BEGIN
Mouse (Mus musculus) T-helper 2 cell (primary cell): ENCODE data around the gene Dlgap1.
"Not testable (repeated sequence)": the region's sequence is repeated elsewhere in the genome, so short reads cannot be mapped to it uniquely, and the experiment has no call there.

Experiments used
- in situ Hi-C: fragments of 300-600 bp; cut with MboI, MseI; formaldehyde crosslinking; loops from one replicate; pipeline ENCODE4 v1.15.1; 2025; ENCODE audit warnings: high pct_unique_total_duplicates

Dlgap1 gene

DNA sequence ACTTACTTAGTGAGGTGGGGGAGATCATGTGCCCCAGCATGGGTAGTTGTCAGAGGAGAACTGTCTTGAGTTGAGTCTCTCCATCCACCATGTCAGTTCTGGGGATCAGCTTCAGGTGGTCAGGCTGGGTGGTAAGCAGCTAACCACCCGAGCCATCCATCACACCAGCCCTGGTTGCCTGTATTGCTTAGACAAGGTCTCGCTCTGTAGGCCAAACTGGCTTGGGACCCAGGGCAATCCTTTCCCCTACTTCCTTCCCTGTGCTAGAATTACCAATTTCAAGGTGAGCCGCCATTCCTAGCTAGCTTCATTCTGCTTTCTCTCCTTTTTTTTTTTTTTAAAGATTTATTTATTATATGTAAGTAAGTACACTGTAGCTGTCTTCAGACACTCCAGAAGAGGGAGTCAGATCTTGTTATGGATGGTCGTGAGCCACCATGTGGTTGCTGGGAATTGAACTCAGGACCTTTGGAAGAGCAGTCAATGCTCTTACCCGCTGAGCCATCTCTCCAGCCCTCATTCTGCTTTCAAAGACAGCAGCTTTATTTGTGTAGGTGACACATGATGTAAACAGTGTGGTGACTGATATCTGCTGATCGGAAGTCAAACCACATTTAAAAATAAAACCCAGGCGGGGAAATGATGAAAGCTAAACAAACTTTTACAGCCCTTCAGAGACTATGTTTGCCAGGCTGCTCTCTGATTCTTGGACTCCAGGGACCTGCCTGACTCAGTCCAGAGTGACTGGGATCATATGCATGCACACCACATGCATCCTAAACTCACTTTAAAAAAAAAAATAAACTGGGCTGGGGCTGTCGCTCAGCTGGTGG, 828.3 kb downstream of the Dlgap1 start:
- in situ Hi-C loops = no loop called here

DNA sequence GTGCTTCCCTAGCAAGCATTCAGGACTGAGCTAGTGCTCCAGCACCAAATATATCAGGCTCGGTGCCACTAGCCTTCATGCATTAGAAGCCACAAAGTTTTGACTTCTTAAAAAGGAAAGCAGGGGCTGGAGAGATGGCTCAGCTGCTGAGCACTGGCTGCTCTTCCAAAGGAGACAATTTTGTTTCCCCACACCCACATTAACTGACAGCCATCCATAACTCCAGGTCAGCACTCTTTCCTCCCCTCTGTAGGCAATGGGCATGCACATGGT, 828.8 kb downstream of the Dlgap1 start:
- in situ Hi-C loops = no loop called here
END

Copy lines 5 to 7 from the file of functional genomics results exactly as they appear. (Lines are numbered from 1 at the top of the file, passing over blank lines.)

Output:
Dlgap1 gene

DNA sequence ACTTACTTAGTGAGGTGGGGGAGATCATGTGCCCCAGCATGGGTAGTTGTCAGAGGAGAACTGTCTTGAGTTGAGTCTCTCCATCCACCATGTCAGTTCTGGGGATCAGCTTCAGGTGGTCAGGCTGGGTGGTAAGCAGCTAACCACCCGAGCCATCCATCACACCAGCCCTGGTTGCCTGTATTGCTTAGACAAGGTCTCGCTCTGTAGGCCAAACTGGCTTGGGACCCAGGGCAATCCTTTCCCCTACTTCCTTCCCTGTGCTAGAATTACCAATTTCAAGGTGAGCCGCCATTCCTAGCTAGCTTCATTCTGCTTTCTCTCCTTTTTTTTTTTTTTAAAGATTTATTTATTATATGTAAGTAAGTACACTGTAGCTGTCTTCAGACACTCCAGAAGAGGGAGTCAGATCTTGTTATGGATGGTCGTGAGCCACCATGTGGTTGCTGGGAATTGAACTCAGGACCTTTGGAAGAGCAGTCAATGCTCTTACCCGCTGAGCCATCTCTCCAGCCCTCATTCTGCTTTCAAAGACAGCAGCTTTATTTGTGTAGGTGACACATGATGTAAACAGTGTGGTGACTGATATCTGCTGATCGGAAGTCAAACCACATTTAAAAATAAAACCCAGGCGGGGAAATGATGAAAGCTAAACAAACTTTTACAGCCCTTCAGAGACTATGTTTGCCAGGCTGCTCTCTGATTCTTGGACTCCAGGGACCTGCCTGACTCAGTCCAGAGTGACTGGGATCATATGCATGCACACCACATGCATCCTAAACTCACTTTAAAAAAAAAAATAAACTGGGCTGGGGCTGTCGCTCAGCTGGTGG, 828.3 kb downstream of the Dlgap1 start:
- in situ Hi-C loops = no loop called here